• Network Security. A network can never be 100% secure and the collapse of an organization’s IT system due to a virus or technological problem is a devastating event. Even in the “best case” situation (relatively speaking) that no information is lost or leaked, there is still the major issue that business is probably at a standstill until troubleshooting the problem and rebooting systems can occur – which is a waste of time and money, especially if the risk could have been mitigated. A technology team can serve as a good preventative measure (e.g., installing surge protectors, running virus scans, etc.) and an efficient recovery team (e.g., using prepared recovery plans for different situations, having resources on-hand for the right tech support, etc.).
  • Security Breaches. Nonprofit organizations can collect a large amount of sensitive information, including personal information such as credit or debit card numbers as well as the organization’s corporate records. Organizations should be proactive about break-in security from both insiders and outsiders. Passwords, automatic log outs, firewalls, and data encryption are just some of the options available for a technology team to implement to protect against outside jobs, inside jobs, and unintentional releases of information. This responsibility should not be taken lightly, as reflected in the California law (SB 1386) which requires nonprofit organizations, regardless of geographical location, to notify any California customer when a security breach has occurred to the computerized data storing their unencrypted personal information (as defined by SB 1386).
  • Intellectual Property. Brian Rowe, Executive Director for Freedom for IP, states “intellectual property is embedded in everything we create” from e-mails to scribbles on a napkin. Many nonprofits use user-generated content to garner support, which automatically raises questions about intellectual property and fair use. Intellectual property is an especially developing field of law; a technology team is more able than, for example, directors to become versed in these best practices because of the team’s narrow focus, and can also help create a system that accounts for and is in compliance with the applicable laws.
  • Records for Public Inspection. In addition to the public inspection requirement of Form 1023, the IRS also requires nonprofits to make their annual reports (Form 990 or 990-EZ) available for public inspection at their principal offices and to provide copies upon request unless they are otherwise widely available on the Internet. Thus, many organizations make their annual reports widely available on the Internet which is an easier option for an organization in directing requests to their websites rather than printing copies, and also a green-alternative to hard copies. Note that the new Form 990 asks how organizations make this available, whether by its website, another website, and/or upon request. See Form 990, Part VI, Section C(18). Satisfaction of the “widely available on the Internet” option is according to the specification outlined by IRS regulations.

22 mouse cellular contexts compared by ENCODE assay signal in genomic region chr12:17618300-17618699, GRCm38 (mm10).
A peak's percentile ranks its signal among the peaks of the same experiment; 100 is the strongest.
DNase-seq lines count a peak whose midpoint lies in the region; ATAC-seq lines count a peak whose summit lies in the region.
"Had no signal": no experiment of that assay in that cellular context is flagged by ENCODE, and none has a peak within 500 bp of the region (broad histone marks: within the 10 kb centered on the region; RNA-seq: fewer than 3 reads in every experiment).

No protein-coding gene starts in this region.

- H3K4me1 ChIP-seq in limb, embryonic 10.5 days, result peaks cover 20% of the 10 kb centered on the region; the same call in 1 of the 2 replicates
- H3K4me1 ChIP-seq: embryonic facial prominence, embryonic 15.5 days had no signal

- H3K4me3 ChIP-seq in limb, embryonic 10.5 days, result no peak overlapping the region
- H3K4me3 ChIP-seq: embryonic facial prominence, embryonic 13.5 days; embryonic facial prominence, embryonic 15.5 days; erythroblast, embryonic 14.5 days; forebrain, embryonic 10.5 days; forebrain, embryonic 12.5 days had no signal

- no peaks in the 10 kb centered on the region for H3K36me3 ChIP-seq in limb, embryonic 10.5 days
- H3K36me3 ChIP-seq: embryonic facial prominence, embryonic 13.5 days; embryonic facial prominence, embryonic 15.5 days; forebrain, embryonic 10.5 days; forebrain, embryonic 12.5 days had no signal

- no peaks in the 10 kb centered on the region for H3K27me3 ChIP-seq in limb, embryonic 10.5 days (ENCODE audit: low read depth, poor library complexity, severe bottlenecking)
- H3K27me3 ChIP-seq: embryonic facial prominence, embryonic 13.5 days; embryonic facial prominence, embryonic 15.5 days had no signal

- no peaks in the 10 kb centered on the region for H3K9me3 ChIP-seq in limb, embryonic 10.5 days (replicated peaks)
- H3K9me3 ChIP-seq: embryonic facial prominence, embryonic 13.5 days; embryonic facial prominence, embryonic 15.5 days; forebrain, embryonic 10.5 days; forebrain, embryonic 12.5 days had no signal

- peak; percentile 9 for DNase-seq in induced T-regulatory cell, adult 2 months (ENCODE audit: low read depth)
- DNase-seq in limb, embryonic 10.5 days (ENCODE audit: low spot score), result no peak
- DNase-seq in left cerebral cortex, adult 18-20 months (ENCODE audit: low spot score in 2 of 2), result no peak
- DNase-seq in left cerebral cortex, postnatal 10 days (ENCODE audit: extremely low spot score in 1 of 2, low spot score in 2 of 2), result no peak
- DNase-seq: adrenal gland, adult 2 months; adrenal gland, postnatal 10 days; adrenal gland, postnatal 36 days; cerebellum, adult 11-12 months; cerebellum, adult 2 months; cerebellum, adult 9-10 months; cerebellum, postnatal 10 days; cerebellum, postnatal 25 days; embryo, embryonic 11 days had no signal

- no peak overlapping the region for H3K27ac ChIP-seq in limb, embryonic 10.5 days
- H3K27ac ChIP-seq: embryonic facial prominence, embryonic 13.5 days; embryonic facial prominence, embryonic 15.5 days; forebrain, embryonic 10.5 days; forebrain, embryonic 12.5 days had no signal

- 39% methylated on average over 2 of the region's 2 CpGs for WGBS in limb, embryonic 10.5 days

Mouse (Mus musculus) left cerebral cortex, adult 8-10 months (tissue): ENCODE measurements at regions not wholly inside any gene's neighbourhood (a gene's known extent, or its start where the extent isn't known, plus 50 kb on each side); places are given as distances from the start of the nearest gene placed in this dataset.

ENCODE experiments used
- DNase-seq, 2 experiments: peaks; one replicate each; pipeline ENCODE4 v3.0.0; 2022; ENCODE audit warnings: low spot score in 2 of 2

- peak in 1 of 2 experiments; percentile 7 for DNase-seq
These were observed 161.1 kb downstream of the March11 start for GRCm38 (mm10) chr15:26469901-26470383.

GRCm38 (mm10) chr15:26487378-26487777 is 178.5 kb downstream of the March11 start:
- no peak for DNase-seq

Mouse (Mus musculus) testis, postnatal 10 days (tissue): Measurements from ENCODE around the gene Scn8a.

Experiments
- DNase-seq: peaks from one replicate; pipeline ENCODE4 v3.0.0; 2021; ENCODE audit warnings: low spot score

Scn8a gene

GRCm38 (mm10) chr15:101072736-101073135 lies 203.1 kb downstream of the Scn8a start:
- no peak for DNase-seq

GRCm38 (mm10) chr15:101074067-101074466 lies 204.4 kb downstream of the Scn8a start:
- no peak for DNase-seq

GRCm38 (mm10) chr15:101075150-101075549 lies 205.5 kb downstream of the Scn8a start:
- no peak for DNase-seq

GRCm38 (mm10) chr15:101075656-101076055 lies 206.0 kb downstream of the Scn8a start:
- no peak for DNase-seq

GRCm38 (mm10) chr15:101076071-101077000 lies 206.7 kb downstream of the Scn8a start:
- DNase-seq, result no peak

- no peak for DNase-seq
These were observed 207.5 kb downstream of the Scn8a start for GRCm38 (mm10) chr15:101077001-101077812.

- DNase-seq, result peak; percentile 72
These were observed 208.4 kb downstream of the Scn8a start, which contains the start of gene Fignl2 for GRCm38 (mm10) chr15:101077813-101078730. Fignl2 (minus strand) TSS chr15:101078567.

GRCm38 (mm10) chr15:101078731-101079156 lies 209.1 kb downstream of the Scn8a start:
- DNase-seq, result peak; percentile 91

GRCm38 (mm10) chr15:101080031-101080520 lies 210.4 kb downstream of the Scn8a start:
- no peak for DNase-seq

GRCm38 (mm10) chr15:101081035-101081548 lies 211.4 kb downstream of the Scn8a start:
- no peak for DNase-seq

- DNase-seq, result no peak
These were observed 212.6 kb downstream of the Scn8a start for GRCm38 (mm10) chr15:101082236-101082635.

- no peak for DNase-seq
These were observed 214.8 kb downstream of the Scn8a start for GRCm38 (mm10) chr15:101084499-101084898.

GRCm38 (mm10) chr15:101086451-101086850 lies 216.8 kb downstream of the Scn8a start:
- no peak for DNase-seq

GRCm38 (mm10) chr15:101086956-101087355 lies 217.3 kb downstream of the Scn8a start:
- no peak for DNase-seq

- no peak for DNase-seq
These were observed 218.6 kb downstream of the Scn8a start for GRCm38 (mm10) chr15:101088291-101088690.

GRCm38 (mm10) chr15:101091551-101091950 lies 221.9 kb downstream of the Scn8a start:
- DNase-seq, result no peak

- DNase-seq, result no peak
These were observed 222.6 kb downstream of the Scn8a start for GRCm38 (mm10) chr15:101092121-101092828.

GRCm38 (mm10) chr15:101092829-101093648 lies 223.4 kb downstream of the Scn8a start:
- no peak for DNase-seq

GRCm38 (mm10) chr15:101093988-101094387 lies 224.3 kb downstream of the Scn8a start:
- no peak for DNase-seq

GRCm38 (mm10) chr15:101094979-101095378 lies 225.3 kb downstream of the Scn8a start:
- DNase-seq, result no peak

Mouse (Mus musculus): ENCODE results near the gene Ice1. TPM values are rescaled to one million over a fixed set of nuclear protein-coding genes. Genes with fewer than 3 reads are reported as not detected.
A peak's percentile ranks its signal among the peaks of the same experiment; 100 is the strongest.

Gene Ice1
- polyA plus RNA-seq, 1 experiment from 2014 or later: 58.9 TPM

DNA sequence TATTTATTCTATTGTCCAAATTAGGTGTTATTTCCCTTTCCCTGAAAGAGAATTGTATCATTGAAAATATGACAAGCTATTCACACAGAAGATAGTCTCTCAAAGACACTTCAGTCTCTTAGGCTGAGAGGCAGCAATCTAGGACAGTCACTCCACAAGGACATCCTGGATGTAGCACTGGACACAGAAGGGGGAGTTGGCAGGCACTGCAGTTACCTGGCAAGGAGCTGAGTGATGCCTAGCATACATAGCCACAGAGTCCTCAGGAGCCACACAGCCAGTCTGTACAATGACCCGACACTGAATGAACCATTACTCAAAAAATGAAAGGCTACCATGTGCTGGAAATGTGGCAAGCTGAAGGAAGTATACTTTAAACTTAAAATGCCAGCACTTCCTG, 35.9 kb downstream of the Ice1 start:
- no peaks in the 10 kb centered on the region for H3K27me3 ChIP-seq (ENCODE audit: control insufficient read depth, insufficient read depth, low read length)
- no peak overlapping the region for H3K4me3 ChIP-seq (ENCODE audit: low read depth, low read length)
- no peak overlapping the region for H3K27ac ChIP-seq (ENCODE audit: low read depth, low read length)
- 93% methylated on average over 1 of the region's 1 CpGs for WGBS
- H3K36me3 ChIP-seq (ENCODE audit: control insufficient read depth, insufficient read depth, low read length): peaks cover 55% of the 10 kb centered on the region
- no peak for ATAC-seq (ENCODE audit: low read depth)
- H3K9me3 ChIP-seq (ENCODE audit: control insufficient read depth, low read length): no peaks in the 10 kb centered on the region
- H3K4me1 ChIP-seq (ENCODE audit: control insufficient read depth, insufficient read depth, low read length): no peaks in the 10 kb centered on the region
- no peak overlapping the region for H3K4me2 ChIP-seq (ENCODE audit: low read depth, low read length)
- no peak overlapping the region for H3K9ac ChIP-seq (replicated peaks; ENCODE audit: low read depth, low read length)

Marc Osten’s article, “Technology Team: Guiding ideas into reality” is available here.
Chris Peters’ article, “Creating a Technology Advisory Committee at Your Nonprofit: You don't have to go it alone,” is available here. It also includes additional resources for finding technology advisors (e.g., paid consultants and computer user groups) and learning about successful technology projects.
Anna Mills’ article, “Why a Technology Plan: Ain’t nothing like the real thing, baby” is available here.
To read more about document retention policies, please view Jack Siegel’s article, “Non-Profit Record Retention Policies: Either get on the bus or transfer your assets to someone who already is on board.”
More information about the criminal provisions of the Sarbanes Oxley Act 2002 is available in W. Warren Hamel’s article, “What Corporate Governance Legislation Means To You.”
The Free Management Library addresses network security in its article, “Computer and Network Security (including worms, viruses, hoaxes and spam)”, available here. Please also view
TechSoup for Libraries article on network security, “Cookbooks: Introduction to Network Security.”
To listen to Brian Rowe’s short interview on fair use, please listen to the podcast available on the Nonprofit Technology Network website. Additional resources from the 2009 Nonprofit Technology Conference (NTC) Fair Use, User Generated Content, Terms of Service and the DMCA Safe Harbor is available online.
For more information about security breaches, please view a PowerPoint presentation, “Security Matters: It’s Not About the Network” by Holly Ross, Executive Director of the Nonprofit Technology Network.
The text of the California Senate Bill 1386 is available online. A summary of this statute written by James F. Brelsford of Jones Day is available here.
More IRS guidance about the internet option of the Form 990/990-EZ Public Disclosure requirement is available here.
– Emily Chan